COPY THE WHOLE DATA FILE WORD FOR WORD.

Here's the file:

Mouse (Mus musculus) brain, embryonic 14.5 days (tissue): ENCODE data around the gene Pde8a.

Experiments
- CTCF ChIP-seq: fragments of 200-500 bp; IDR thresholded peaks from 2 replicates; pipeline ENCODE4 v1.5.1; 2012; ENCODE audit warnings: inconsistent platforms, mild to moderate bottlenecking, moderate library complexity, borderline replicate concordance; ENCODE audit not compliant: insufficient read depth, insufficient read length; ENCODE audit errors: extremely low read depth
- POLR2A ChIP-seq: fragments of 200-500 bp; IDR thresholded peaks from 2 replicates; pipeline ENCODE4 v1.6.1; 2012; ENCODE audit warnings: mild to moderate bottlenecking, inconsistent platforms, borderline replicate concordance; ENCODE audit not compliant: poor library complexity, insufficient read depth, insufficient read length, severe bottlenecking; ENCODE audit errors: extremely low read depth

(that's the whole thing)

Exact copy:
Mouse (Mus musculus) brain, embryonic 14.5 days (tissue): ENCODE data around the gene Pde8a.

Experiments
- CTCF ChIP-seq: fragments of 200-500 bp; IDR thresholded peaks from 2 replicates; pipeline ENCODE4 v1.5.1; 2012; ENCODE audit warnings: inconsistent platforms, mild to moderate bottlenecking, moderate library complexity, borderline replicate concordance; ENCODE audit not compliant: insufficient read depth, insufficient read length; ENCODE audit errors: extremely low read depth
- POLR2A ChIP-seq: fragments of 200-500 bp; IDR thresholded peaks from 2 replicates; pipeline ENCODE4 v1.6.1; 2012; ENCODE audit warnings: mild to moderate bottlenecking, inconsistent platforms, borderline replicate concordance; ENCODE audit not compliant: poor library complexity, insufficient read depth, insufficient read length, severe bottlenecking; ENCODE audit errors: extremely low read depth